Sometimes my work is heavy, heavy, heavy. Sometimes I see too much sadness and death. Sometimes I see too many tears and feel burdened by deathbed confessions and family secrets. Sometimes I ask myself why I do this work when I can't shake off the grief at the end of a day. Sometimes I forget why God called me here.
And then, sometimes, I have visits which remind me of the absurdities of life, and I giggle helplessly and imagine God winking at me with bright sparkling eyes.
My visit with Violet was one of those times, one of those times when I remembered that we as hospice workers must have a quirky sense of humor to stay fresh and balanced.
Violet has been on service for over a year. She is in her late 80s and when I met her, she was a firecracker, filled with spark and life. Violet was a housekeeper and she kept the homes in an urban environment of the wealthy and polished. Violet, being from a proudly working-class background, regaled me in that first visit with tales of the rich and famous and she told all the stories with a hint of sarcasm in her voice. She was an old lefty. Founder of a house church which practiced social justice. She had made the decision to come into a facility on her own, because she didn't want to burden her children. And she had carefully researched this specific facility. She liked it because it was geographically in between both of her children's homes. Violet had a practical no-nonsense streak to her. We hit it off right away. "Come back anytime, honey!" she called as I left that first day.
In the past year, Violet's become frail. Her mind wanders into places where she can't and won't lead me. She sleeps quite a bit. She's wasted away to less than 75 lbs. and we recently had to order a child-sized wheelchair to accomodate her shrinking frame. It makes me sad to see her. I often don't stay very long, which is okay, because she never wakes up to greet me anymore anyway. I leave my card on her bedside table and call her daughter after I leave to report that I was there. Violet hasn't been Violet much lately.
A few days ago I went to the nursing home to see Violet. I expected our normal routine. She'd sleep. I'd call her name. She'd sleep. I'd hold her hand. She'd sleep. I'd sing. She'd sleep. I'd leave.
But when I arrived in Violet's room, her bed was made and she was nowhere to be seen. I confess that my first thought was that Violet had died, and no one had called me. I asked the nurse in the hallway, "Where is Violet?" And she smiled a slow smile and said, "Guess what? She woke up today, so we took her to exercise."
The word "exercise" at most extended care facilities is a huge overstatement. And, this facility in particular has an "exercise program" which leaves a lot to be desired. It is run by two Women's Fellowship volunteers from the local Lutheran church who play praise music on a Jurassic boombox and sit back to back with their charges in wheelchairs circling around them. The "teachers" then recite a well-rehearsed litany in a monotone that goes something like this, "okay-now-m0ve-your-fingers-and-one-and-two-and-three-and-four-and-now-circle-your-wrists-and-one-and-two-and-three-and-four-and-now-wiggle-your-toes-and-one..." all spoken in the same droll monotone which says, "I really could care less about doing this, or about you." It was depressing to watch. And I immediately scanned the circle of white heads for Violet's.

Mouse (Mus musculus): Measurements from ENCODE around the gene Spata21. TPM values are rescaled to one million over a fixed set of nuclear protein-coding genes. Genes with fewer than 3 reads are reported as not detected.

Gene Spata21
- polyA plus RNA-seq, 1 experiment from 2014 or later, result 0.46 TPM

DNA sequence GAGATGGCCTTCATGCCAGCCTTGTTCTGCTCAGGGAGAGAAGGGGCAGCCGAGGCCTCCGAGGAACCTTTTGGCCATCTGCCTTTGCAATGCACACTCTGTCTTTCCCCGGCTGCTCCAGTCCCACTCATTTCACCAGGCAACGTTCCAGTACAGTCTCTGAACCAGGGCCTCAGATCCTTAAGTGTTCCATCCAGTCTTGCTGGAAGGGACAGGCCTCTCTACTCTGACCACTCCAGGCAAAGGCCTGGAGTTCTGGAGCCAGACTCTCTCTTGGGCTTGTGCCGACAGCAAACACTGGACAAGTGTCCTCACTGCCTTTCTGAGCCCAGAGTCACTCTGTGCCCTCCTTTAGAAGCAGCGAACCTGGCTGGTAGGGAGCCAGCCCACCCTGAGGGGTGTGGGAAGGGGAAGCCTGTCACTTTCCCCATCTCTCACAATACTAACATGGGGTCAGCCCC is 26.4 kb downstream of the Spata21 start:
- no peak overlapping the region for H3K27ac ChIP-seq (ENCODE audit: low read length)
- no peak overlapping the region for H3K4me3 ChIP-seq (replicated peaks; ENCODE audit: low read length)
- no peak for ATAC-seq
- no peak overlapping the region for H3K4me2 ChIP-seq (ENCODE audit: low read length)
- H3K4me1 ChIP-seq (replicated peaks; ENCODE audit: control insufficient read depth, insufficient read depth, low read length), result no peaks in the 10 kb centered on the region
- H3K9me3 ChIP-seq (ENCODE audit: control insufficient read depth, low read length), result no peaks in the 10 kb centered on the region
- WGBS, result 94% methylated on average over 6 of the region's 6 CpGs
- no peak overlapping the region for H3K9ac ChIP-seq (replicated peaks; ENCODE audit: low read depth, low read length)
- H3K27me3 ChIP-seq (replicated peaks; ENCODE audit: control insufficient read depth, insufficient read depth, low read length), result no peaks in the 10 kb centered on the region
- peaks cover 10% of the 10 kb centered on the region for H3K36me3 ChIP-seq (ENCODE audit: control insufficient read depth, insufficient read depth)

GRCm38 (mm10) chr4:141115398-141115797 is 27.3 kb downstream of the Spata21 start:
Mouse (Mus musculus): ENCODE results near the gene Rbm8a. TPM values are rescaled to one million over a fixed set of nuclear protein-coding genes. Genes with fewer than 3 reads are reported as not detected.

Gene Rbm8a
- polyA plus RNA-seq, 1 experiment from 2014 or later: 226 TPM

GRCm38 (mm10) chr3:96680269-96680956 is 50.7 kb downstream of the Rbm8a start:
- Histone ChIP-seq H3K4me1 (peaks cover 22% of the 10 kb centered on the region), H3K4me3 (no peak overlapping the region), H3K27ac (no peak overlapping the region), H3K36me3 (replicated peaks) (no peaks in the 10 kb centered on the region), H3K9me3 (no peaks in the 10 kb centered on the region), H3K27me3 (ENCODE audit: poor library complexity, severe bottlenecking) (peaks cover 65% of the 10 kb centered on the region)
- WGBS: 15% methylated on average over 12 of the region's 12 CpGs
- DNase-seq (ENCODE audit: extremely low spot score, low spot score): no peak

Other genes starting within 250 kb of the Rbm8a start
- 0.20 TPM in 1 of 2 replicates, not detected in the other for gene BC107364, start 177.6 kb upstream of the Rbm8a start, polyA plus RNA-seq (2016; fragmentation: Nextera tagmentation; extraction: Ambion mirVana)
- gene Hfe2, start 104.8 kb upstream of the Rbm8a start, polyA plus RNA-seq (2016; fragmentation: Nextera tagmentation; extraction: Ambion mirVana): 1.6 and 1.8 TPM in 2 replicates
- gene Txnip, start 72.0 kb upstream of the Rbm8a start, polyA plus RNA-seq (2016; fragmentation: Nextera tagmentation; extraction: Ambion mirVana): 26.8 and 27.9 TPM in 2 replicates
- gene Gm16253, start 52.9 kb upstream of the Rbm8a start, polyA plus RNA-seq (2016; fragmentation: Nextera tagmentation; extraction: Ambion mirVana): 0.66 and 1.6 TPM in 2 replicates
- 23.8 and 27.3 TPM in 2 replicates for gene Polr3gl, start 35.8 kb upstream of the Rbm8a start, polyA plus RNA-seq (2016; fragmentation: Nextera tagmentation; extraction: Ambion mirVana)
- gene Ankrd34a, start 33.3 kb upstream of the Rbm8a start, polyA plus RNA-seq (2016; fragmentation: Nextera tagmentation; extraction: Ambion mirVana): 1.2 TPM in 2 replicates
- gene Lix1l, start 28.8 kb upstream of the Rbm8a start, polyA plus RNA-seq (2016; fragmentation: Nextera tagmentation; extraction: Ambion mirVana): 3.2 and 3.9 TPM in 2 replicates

I found her, slumped in her wheelchair decidedly asleep. I tried to wake her. No good. I tried to touch her hand. No response. Violet had opted for the easy way to tune out "exercise," and who could blame her.
I sat on the floor next to her and began doing my own version of the Lawrence Welk on Sedatives Exercise Plan led by Tweedle Dull and Tweedle Duller, the Jane Fondas of resident exercise plans minus the leg warmers and communist sentiments. I let the demented patient on the other side of me pat my head and say, "Good puppy." I considered panting happily and looking at him with begging eyes. "Exercise" (and I use that term lightly) went on for another ten minutes or so. As I was doing a head turn for a count of four, I was shocked to see Violet's eyes were open. "Violet! Hi!" I bubbled. Her eyes focused on mine and she smiled.
And then she leaned over and said to me with that sparkle in her eye and a smile on her face in a slow conspiratorial whisper which punctuated every word, "I... hate ...this ...crap. Get me out of here." Never had I seen her more lucid. I laughed and she said, "Really. Let's go. This is crap." And she spoke her second request a little louder, but still with the smile on her lips as if she knew she had found in me a kindred spirit. I couldn't have agreed more with her assessment. I happily excused us from our work-out session, feigning a pulled pinky finger muscle and wheeled her back to her room.
She fell asleep on the way there. But her moment of lucidity made me giggle all day. And as I planted a goodbye kiss on her sleeping forehead, I quietly thanked her for reminding me again how much I love my job.